Romnes Awards honor 10 rising faculty stars
Ten of UW–Madison’s top young faculty have received 1998 Romnes Awards, which help reward new professors who are making an immediate mark on their fields.
The faculty fellowships have been funded since 1975 by the Wisconsin Alumni Research Foundation and awarded by the research committee of the UW- Madison Graduate School. They provide $50,000 in research support to faculty who have received tenure within the past four years. Often the support is instrumental in helping the faculty expand their research programs.
The awards are named for the late H.I. Romnes, former chairman of the board of AT&T and former president of the WARF Board of Trustees.
Jillian Banfield, department of geology and geophysics.
Banfield is internationally recognized for her applications of high-resolution transmission electron microscopy to mineralogy. Her interests span the full range of natural processes from high-temperature minerals that form in lava to low-temperature products of microbial action.
Anthony Bleecker, botany.
Bleecker’s research program concerns the genetic mechanisms that control growth and development in plants. Bleecker is noted for his discoveries of how the plant hormone ethylene regulates such processes as fruit ripening and vegetative aging.
Clare Cavanagh, Slavic languages.
Cavanagh is an expert on modern Russian and Polish poetry as well as contemporary literary theory. One of her essays won the William Riley Parker Prize for the outstanding article of the year (1993-94) in Publications of the Modern Language Association and her book Osip Mandelstam and the Modernist Creation of Tradition won a 1997 award for the best book written by a Slavist.
Robin Alta Charo, law and history of medicine.
Charo is a leading and very productive scholar of bioethics and public policy on biotechnology. She has brought a uniquely informed interdisciplinary approach to these complex and controversial topics. In 1996, President Bill Clinton named her to a four-year term on the President’s National Bioethics Advisory Commission.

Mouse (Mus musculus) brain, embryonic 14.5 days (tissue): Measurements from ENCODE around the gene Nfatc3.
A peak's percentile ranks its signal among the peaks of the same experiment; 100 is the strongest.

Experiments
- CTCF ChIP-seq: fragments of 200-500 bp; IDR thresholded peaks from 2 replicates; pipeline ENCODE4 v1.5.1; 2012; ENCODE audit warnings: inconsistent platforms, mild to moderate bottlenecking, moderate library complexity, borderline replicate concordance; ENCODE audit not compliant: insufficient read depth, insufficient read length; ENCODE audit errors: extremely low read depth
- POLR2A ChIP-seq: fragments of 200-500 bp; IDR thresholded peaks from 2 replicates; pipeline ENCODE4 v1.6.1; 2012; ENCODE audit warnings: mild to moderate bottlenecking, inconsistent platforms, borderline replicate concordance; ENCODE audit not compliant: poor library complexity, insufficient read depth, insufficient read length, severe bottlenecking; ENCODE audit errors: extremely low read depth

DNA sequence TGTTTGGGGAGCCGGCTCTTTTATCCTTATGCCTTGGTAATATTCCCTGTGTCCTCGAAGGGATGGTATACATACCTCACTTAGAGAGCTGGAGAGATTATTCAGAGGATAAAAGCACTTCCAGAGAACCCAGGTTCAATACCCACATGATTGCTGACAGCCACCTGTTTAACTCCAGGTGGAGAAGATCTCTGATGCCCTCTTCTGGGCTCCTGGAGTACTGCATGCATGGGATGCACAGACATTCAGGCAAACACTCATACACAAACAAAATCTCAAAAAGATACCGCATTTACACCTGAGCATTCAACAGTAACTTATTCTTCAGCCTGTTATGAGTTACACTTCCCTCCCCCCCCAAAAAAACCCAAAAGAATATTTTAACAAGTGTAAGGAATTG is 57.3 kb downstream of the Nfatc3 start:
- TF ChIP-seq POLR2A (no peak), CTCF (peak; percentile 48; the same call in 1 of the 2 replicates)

Jesse Lee Kercheval, English.
Kercheval is the author of four books, The Dogeater, The Museum of Happiness, Building Fiction and the recently published memoir Space. She has received awards for her writing from the National Endowment for the Arts, the Bunting Institute and the Wisconsin Arts Board. She currently directs the Wisconsin Institute for Creative Writing.
Jan Miernowski, French & Italian.
Miernowski came to the UW–Madison in 1989 from a position at the University of Warsaw, Poland. He has grappled notably with the question of negative theology — the notion that divinity is inaccessible to human language– and has published three books related to this question. Miernowski is studying a group of Renaissance pamphlets, many of which were found in UW–Madison collections.
Diana Mutz, political science.
Mutz is a leading scholar in the area of political behavior and political psychology. She serves as editor of the journal Political Behavior and is a principal investigator of the National Science Foundation-funded Multi-Investigator Study, a biennial national survey open to a wide community of scholars. Her specialty is the juncture of political communication and public opinion.
Gilbert Nathanson, chemistry.
Nathanson teaches chemistry to freshmen, upperclassmen and graduate students, including classes in general and honors chemistry and laboratory courses involving hands-on experiments. Nathanson also supervises five graduate students in research investigating molecular collisions and chemical reactions at gas-liquid interfaces.
Guido Podestá, Spanish & Portuguese.
Podestá has published two books on the Peruvian writer César Vallejo. He has been the recipient of an American Council for Learned Societies fellowship and several other awards. He has been instrumental in the creation of new courses, particularly in the areas of Latin American theatre and drama and film. He is also chair of UW–Madison Lectures committee.
Ronald Raines, biochemistry.
In his research and teaching, Raines is revealing new insights into the relationship between amino acid sequence and protein function (or dysfunction). His efforts have led to the creation of novel proteins for the treatment of cancer, arthritis and other diseases.